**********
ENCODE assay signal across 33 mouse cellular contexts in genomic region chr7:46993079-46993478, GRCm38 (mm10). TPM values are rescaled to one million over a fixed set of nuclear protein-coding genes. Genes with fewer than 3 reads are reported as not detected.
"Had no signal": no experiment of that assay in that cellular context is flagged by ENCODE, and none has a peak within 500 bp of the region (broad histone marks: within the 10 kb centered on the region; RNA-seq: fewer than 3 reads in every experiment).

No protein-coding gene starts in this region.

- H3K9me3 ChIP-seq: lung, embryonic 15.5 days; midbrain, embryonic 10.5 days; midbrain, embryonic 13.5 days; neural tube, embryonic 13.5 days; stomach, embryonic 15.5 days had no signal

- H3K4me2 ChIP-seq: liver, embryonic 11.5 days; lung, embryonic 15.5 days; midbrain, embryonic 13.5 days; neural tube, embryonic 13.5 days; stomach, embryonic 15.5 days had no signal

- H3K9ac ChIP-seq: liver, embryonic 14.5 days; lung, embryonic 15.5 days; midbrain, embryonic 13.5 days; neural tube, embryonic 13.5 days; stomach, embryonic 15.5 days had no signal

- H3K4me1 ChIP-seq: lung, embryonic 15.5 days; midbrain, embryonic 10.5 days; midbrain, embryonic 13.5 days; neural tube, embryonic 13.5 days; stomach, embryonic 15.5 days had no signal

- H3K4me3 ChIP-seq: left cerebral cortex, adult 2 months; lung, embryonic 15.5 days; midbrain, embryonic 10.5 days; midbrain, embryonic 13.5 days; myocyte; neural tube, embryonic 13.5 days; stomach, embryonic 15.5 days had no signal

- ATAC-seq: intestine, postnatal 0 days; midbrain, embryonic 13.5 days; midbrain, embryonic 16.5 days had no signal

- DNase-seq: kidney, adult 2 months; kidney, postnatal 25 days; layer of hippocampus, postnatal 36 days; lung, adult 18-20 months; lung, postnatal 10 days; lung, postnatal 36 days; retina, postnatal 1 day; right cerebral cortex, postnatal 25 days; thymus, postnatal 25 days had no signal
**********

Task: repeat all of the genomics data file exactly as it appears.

ENCODE assay signal across 33 mouse cellular contexts in genomic region chr7:46993079-46993478, GRCm38 (mm10). TPM values are rescaled to one million over a fixed set of nuclear protein-coding genes. Genes with fewer than 3 reads are reported as not detected.
"Had no signal": no experiment of that assay in that cellular context is flagged by ENCODE, and none has a peak within 500 bp of the region (broad histone marks: within the 10 kb centered on the region; RNA-seq: fewer than 3 reads in every experiment).

No protein-coding gene starts in this region.

- H3K9me3 ChIP-seq: lung, embryonic 15.5 days; midbrain, embryonic 10.5 days; midbrain, embryonic 13.5 days; neural tube, embryonic 13.5 days; stomach, embryonic 15.5 days had no signal

- H3K4me2 ChIP-seq: liver, embryonic 11.5 days; lung, embryonic 15.5 days; midbrain, embryonic 13.5 days; neural tube, embryonic 13.5 days; stomach, embryonic 15.5 days had no signal

- H3K9ac ChIP-seq: liver, embryonic 14.5 days; lung, embryonic 15.5 days; midbrain, embryonic 13.5 days; neural tube, embryonic 13.5 days; stomach, embryonic 15.5 days had no signal

- H3K4me1 ChIP-seq: lung, embryonic 15.5 days; midbrain, embryonic 10.5 days; midbrain, embryonic 13.5 days; neural tube, embryonic 13.5 days; stomach, embryonic 15.5 days had no signal

- H3K4me3 ChIP-seq: left cerebral cortex, adult 2 months; lung, embryonic 15.5 days; midbrain, embryonic 10.5 days; midbrain, embryonic 13.5 days; myocyte; neural tube, embryonic 13.5 days; stomach, embryonic 15.5 days had no signal

- ATAC-seq: intestine, postnatal 0 days; midbrain, embryonic 13.5 days; midbrain, embryonic 16.5 days had no signal

- DNase-seq: kidney, adult 2 months; kidney, postnatal 25 days; layer of hippocampus, postnatal 36 days; lung, adult 18-20 months; lung, postnatal 10 days; lung, postnatal 36 days; retina, postnatal 1 day; right cerebral cortex, postnatal 25 days; thymus, postnatal 25 days had no signal